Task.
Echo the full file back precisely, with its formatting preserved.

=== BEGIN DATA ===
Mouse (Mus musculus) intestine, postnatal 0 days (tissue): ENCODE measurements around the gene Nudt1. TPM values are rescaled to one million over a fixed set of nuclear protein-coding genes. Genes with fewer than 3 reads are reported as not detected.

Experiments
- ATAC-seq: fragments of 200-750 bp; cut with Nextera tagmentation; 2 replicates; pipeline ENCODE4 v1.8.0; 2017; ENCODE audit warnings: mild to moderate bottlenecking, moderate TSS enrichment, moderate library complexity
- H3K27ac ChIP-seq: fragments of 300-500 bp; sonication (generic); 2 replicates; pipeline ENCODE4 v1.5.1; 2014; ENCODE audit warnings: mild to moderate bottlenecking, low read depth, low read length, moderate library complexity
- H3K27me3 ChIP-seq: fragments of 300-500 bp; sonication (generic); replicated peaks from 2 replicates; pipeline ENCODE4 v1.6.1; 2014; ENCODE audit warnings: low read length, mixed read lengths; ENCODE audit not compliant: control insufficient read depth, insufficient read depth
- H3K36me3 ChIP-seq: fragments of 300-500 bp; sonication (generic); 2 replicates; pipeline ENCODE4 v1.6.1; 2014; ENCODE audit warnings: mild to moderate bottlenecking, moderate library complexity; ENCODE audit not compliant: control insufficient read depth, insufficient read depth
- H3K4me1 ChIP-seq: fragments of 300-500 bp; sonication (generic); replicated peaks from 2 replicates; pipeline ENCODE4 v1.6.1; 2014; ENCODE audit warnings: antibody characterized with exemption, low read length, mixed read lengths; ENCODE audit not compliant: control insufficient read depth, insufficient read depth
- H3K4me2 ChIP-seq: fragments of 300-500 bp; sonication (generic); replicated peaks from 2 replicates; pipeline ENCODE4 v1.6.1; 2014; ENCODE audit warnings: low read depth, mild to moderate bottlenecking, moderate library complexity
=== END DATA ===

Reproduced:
Mouse (Mus musculus) intestine, postnatal 0 days (tissue): ENCODE measurements around the gene Nudt1. TPM values are rescaled to one million over a fixed set of nuclear protein-coding genes. Genes with fewer than 3 reads are reported as not detected.

Experiments
- ATAC-seq: fragments of 200-750 bp; cut with Nextera tagmentation; 2 replicates; pipeline ENCODE4 v1.8.0; 2017; ENCODE audit warnings: mild to moderate bottlenecking, moderate TSS enrichment, moderate library complexity
- H3K27ac ChIP-seq: fragments of 300-500 bp; sonication (generic); 2 replicates; pipeline ENCODE4 v1.5.1; 2014; ENCODE audit warnings: mild to moderate bottlenecking, low read depth, low read length, moderate library complexity
- H3K27me3 ChIP-seq: fragments of 300-500 bp; sonication (generic); replicated peaks from 2 replicates; pipeline ENCODE4 v1.6.1; 2014; ENCODE audit warnings: low read length, mixed read lengths; ENCODE audit not compliant: control insufficient read depth, insufficient read depth
- H3K36me3 ChIP-seq: fragments of 300-500 bp; sonication (generic); 2 replicates; pipeline ENCODE4 v1.6.1; 2014; ENCODE audit warnings: mild to moderate bottlenecking, moderate library complexity; ENCODE audit not compliant: control insufficient read depth, insufficient read depth
- H3K4me1 ChIP-seq: fragments of 300-500 bp; sonication (generic); replicated peaks from 2 replicates; pipeline ENCODE4 v1.6.1; 2014; ENCODE audit warnings: antibody characterized with exemption, low read length, mixed read lengths; ENCODE audit not compliant: control insufficient read depth, insufficient read depth
- H3K4me2 ChIP-seq: fragments of 300-500 bp; sonication (generic); replicated peaks from 2 replicates; pipeline ENCODE4 v1.6.1; 2014; ENCODE audit warnings: low read depth, mild to moderate bottlenecking, moderate library complexity